Internet of Things continues to drive modern health services

Vodafone launches 5th annual IoT Barometer revealing increase in use of Internet of Things among healthcare organisations

  • The fifth annual Vodafone IoT Barometer provides a detailed insight into how the IoT is transforming the world and what the future holds
  • It reveals that 27% of healthcare organisations have adopted the Internet of Things – up from 19% in 2014
  • 44% of adopters have been than 1,000 connected devices
  • 49% have integrated IoT with core systems
  • 86% are using more connections than they were 12 months ago
  • 53% use the IoT to increase efficiency, while 54% use it to improve or automate existing processes

The 5th annual Vodafone IoT Barometer shows huge growth for connected devices

The Internet of Things (IoT) is continuing to drive improvements and efficiencies within the healthcare sector, according to a new report from Vodafone.

The fifth annual Vodafone IoT Barometer provides a detailed insight into how the IoT is transforming the world of business and what the future holds.

And it reveals that healthcare operators and product manufacturers have seen use of the IoT increase from 19% in 2014 to 27% this year.

Although the benefits of IoT in healthcare have been well documented; it has been difficult for healthcare organisations to move beyond proof of concepts and trials to scalable IoT deployments

In addition, those that have already adopted IoT are rapidly scaling up, with 44% of adopters having more than 1,000 connected devices – up 22% on last year.

The Internet of Things connects objects, turning them into ‘intelligent’ assets that can communicate with people, applications and each other.

It enables things like cars, buildings and machines to communicate about their status and environment.

Commenting on the report, Erik Brenneis, director of Vodafone Internet of Things and chief executive of Vodafone Global Enterprise, said: “When we first started publishing the Barometer in 2013, IoT was still very much in its infancy and adoption was just 12%. Since then, the proportion of companies using it has more than doubled – reaching 29% in 2017.

“Nearly all of the companies that have adopted IoT have already seen a return on their investment and those returns can be significant – where adopters reported an increase in revenue, the average was 19%.

The Barometer results show that healthcare organisations are beginning to overcome barriers and can demonstrate the positive impact of IoT on patient outcomes, cost savings, and operational efficiency

“Adopters also have great expectations for the future. The majority think IoT will have an enormous or sizeable impact on the whole economy in the next five years and almost three quarters agree that digital transformation is impossible without IoT.”

The report provides snapshots across a range of sectors, including healthcare.

Key findings among health organisations – defined as any organisation involved in medical products or health services from occupational health providers and hospitals to pharmaceutical companies – include:

  • Adoption among healthcare organisations increased from 19% in 2014 to 27% in 2017 – a 1% increase in the last year
  • Those who have already adopted IoT are scaling up, with 44% of adopters now having more than 1,000 connected devices – up 22% on 2016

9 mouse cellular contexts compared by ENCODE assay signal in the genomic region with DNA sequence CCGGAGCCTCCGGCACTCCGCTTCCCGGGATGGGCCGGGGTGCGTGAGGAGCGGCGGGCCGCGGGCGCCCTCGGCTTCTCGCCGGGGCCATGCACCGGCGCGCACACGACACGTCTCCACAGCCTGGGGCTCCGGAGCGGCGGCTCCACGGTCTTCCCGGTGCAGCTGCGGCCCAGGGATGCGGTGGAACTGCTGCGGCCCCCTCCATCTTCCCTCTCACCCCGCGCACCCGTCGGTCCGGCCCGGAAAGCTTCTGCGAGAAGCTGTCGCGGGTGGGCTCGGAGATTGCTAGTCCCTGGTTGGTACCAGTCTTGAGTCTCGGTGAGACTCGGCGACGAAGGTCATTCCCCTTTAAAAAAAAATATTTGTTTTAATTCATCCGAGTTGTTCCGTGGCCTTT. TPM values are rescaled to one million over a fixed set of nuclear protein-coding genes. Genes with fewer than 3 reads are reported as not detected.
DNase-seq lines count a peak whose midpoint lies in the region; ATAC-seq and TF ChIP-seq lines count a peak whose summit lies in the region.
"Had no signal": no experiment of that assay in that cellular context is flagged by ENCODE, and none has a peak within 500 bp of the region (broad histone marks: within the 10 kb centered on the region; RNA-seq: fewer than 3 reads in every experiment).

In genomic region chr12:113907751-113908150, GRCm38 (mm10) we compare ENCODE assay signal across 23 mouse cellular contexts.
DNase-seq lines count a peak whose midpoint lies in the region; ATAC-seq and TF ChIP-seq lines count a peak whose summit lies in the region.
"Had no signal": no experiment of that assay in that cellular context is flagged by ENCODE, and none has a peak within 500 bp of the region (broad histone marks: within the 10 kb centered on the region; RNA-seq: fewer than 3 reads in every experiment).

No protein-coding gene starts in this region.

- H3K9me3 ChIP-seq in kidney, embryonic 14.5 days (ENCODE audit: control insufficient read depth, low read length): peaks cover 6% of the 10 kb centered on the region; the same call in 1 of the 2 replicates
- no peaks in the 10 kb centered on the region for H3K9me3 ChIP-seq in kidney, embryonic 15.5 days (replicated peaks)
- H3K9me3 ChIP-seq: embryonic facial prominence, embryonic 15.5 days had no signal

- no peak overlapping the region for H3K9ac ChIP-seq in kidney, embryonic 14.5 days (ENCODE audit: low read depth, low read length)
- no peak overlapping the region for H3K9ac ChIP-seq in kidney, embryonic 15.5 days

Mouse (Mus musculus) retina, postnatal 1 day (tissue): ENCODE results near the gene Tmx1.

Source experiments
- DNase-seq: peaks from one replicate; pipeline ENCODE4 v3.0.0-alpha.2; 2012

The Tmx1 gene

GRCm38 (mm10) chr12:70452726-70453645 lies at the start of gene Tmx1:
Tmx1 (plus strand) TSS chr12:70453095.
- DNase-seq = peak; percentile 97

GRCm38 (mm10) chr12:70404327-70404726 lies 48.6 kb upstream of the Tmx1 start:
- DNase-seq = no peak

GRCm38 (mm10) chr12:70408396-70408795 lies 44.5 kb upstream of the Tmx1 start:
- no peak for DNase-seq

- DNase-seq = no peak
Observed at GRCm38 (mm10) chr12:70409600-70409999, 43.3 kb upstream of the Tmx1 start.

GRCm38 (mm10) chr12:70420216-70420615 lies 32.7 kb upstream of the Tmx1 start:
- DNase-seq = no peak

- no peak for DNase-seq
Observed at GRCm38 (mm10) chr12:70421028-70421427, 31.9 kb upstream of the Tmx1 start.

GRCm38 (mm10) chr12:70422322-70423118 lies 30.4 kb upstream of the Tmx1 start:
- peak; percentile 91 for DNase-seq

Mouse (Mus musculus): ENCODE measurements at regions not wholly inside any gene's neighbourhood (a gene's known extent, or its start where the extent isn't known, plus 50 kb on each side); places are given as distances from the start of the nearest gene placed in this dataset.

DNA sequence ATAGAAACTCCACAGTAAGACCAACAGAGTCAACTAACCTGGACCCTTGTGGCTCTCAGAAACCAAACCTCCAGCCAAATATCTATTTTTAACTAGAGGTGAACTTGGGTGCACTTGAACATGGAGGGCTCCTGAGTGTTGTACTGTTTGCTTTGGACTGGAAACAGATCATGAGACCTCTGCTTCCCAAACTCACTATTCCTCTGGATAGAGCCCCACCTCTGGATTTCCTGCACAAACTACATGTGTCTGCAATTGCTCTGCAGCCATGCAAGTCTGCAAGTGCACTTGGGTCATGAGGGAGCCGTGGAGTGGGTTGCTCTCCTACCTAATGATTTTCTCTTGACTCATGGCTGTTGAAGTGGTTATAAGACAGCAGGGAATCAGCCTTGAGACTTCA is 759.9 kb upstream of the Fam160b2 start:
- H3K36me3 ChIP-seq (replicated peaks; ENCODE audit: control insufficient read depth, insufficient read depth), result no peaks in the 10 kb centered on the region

• 86% of adopters are using more connections than they were 12 months ago
  • 49% say they have already integrated IoT with core systems and 80% say it isn’t a standalone technology, but is intrinsinctly linked to analytics, AI and other critical digital initiatives
  • 53% are using it to increase efficiency
  • 54% are using it to improve/automate existing processes
  • 58% are using it to offer new services

Private-sector healthcare organisations are also using it to offer patients greater independence through the use of connected wearables and to deliver care more remotely.

Analysis within the report states: “Although the benefits of IoT in healthcare have been well documented; it has been difficult for healthcare organisations to move beyond proof of concepts and trials to scalable IoT deployments.

“Long-standing barriers of funding and reimbursement, market fragmentation, and regulation have stood in the way.

“[But} the Barometer results are encouraging. They show that healthcare organisations are beginning to overcome these barriers and can demonstrate the positive impact of IoT on patient outcomes, cost savings, and operational efficiency.”

Looking back over the five years of the Barometer it’s amazing to see how far IoT has come, but I can honestly say, there’s never been a more exciting time to be involved

Key to its continued growth in the future will be new low-power connectivity options like Narrowband-IoT, the report says.

“28% of those that plan to adopt IoT in the future are already investing in Low-Power Wide Area network technologies,” said Brenneis.

“That’s exciting as we believed it will drive the next wave of IoT adoption.

But realising the potential will require more skills than most companies currently have. That’s why we’ve seen adopters increasing their use of partners to deliver and/or manage their IoT solutions.

He added: “IoT isn’t new any more and it’s still early days in terms of its potential.

“New tools, technologies and networks are making it easier than ever to build and manage IoT solutions.

“Looking back over the five years of the Barometer it’s amazing to see how far IoT has come, but I can honestly say, there’s never been a more exciting time to be involved.”

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